Pearce was an actor before he became a writer, appearing in an Australian soap opera, The Restless Years, and small Australian films such as To Make A Killing (1988). However, at the end of the 1980s, he and fellow actor Luhrmann (who he had met in school) co-wrote Strictly Ballroom as a play, before adapting it for the screen, from which it has become the global phenomenon that has directly or indirectly inspired such enormously successful “dance reality” shows as the BBC’s Strictly Come Dancing, which is so successful in Britain that it is universally known simply as “Strictly”.
Lurhmann and Pearce brilliantly capitalized upon the success of Strictly Ballroom by going to Hollywood and making Romeo + Juliet, which might just be the greatest Shakespeare film ever made; arguably only Peter Brook’s 1970 film of King Lear (a screen adaptation of his famous RSC stage production of a decade earlier) comes close to it for being both truly Shakespearean and truly cinematic. And they pulled off their artistic “hat-trick” with the third installment of the “Red Curtain Trilogy”, Moulin Rouge!, which virtually invented the now-common cinematic trope of using 20th or even 21st century songs in a story set before the 20th century, thus completely overturning the whole idea of what was or was not anachronistic. And if Lurhmann and Pearce’s later films, including The Great Gatsby (2013), do not quite match the majesty of the “Red Curtain Trilogy”, well, as Baz and Craig would surely point out, so very few films do.
KEY SYDNEY WORK: STRICTLY BALLROOM (1992)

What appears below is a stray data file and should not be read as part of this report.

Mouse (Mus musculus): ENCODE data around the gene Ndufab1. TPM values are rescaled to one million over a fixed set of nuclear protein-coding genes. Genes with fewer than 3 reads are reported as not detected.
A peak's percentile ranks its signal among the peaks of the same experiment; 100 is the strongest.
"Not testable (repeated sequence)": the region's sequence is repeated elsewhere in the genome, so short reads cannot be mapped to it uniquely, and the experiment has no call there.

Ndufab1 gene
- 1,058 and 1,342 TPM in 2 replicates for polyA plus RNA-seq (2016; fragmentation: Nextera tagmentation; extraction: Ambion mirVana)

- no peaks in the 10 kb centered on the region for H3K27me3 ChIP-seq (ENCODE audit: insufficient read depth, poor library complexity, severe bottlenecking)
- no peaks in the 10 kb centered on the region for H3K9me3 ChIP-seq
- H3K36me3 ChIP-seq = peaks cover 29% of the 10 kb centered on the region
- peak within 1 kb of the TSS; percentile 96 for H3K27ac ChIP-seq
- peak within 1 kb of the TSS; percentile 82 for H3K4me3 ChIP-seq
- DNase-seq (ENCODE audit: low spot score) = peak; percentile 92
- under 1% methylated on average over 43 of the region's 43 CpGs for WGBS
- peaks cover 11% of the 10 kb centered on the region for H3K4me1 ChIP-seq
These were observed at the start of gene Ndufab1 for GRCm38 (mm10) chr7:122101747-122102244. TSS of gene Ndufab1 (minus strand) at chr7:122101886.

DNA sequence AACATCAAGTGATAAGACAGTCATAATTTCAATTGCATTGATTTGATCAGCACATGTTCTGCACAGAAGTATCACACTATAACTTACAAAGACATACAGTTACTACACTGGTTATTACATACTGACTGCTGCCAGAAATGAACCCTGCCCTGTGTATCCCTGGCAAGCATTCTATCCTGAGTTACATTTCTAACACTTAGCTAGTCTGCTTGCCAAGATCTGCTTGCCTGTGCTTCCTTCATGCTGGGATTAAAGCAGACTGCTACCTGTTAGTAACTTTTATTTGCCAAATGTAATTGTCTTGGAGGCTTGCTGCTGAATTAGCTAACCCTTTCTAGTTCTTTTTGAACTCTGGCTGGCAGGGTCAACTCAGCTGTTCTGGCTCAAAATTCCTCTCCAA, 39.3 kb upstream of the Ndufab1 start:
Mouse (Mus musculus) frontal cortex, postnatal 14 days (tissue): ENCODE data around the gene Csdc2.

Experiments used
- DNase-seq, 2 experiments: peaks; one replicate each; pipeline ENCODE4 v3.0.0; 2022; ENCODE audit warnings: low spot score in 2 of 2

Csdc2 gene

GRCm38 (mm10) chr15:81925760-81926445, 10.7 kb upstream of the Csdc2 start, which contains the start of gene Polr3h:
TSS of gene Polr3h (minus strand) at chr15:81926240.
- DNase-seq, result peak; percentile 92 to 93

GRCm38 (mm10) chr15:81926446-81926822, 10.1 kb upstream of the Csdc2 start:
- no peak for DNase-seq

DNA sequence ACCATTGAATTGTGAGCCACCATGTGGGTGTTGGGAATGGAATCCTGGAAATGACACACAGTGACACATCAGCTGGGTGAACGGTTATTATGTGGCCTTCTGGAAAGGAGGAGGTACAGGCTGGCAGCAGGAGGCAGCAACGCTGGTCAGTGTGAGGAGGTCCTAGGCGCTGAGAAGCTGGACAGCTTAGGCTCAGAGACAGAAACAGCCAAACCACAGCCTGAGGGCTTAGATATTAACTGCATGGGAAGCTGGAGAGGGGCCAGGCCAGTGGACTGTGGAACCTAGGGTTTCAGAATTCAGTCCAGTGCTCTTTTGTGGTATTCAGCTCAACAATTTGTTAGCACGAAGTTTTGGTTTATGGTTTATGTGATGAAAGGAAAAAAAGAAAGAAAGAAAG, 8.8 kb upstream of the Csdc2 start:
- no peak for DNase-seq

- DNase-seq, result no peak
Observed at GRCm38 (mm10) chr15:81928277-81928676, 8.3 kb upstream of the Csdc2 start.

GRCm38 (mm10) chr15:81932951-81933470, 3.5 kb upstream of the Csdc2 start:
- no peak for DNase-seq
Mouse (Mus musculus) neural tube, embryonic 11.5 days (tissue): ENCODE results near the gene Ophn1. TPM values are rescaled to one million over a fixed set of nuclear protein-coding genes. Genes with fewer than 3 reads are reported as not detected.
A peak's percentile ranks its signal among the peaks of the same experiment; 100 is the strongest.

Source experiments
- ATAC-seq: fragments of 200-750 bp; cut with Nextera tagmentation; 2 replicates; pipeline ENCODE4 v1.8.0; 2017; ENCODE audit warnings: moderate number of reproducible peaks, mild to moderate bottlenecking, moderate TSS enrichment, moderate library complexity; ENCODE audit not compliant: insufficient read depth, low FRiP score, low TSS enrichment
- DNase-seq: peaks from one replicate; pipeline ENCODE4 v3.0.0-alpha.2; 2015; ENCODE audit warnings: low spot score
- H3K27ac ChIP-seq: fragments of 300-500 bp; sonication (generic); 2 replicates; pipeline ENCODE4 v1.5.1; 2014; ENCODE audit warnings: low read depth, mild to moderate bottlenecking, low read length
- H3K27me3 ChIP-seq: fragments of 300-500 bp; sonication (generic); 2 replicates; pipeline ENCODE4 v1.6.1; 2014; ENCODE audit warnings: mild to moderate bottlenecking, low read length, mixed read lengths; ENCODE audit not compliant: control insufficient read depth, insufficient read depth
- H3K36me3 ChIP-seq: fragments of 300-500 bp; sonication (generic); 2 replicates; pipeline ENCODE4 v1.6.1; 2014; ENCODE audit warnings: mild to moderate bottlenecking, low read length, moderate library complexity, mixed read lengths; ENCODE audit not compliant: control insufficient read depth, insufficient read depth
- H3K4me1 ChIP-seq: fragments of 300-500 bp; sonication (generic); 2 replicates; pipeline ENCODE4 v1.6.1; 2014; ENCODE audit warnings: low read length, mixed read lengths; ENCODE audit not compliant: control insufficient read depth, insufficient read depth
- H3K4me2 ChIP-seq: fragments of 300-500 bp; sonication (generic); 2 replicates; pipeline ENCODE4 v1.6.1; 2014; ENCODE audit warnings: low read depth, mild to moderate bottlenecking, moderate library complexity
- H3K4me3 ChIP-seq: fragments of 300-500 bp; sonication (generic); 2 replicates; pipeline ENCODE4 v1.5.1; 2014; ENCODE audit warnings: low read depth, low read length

David Williamson is one of the most successful Australian playwrights and screenwriters of the late 20th century and indeed of the 21st century so far, whose output for stage and screen has been prodigious both in quantity and quality. Many of his most successful plays have been adapted by him for the screen, including The Removalists (1975), an examination of the domestic violence that was almost endemic in Australia (and indeed many other countries) at the time; Don’s Party (1976), about an election-night party that goes disastrously wrong; and Emerald City (1988), an autobiographical story about a commercially successful screenwriter who dreams of writing a great play.
However, it is the screenplays that Williamson wrote for a series of hugely successful Australian films in the early 1980s that made him an internationally successful writer and not just a domestically successful writer. In particular, he wrote his own “Australian Trilogy” of films, the first two of which starred Mel Gibson, cementing Gibson’s status as a truly global star and in the process introducing the rest of the world to periods of Australian history that had hitherto been largely unknown outside the country. They were: Gallipoli (1981), Peter Weir’s war film about the disastrous Australian campaign in Turkey in World War One; The Year Of Living Dangerously (1983), which was also directed by Weir (who co-wrote the screenplay with Williamson), based on the novel of the same name by Christopher Koch that examined Western (including Australian) involvement in Indonesia in the 1960s; and finally, Phar Lap (also 1983), which was directed by Simon Wincer and told the story of the racehorse whose successes captivated Australia during the 1930s.
KEY SYDNEY WORK: EMERALD CITY (1988), WHICH IS SET IN SYDNEY
Martin Keady is an award-winning scriptwriter whose work has been produced for film, television, stage and radio. His major credits include: The Final, a short film about the famous ending of the 1979 FA Cup Final, which was shown on Channel Four; Moon the Loon, a play about the legendary Who drummer, Keith Moon, which was premiered at The Edinburgh Festival; and a collection of love poetry, Shards, extracts from which have been broadcast on Radio Four.” http://theshakespeareplays.com/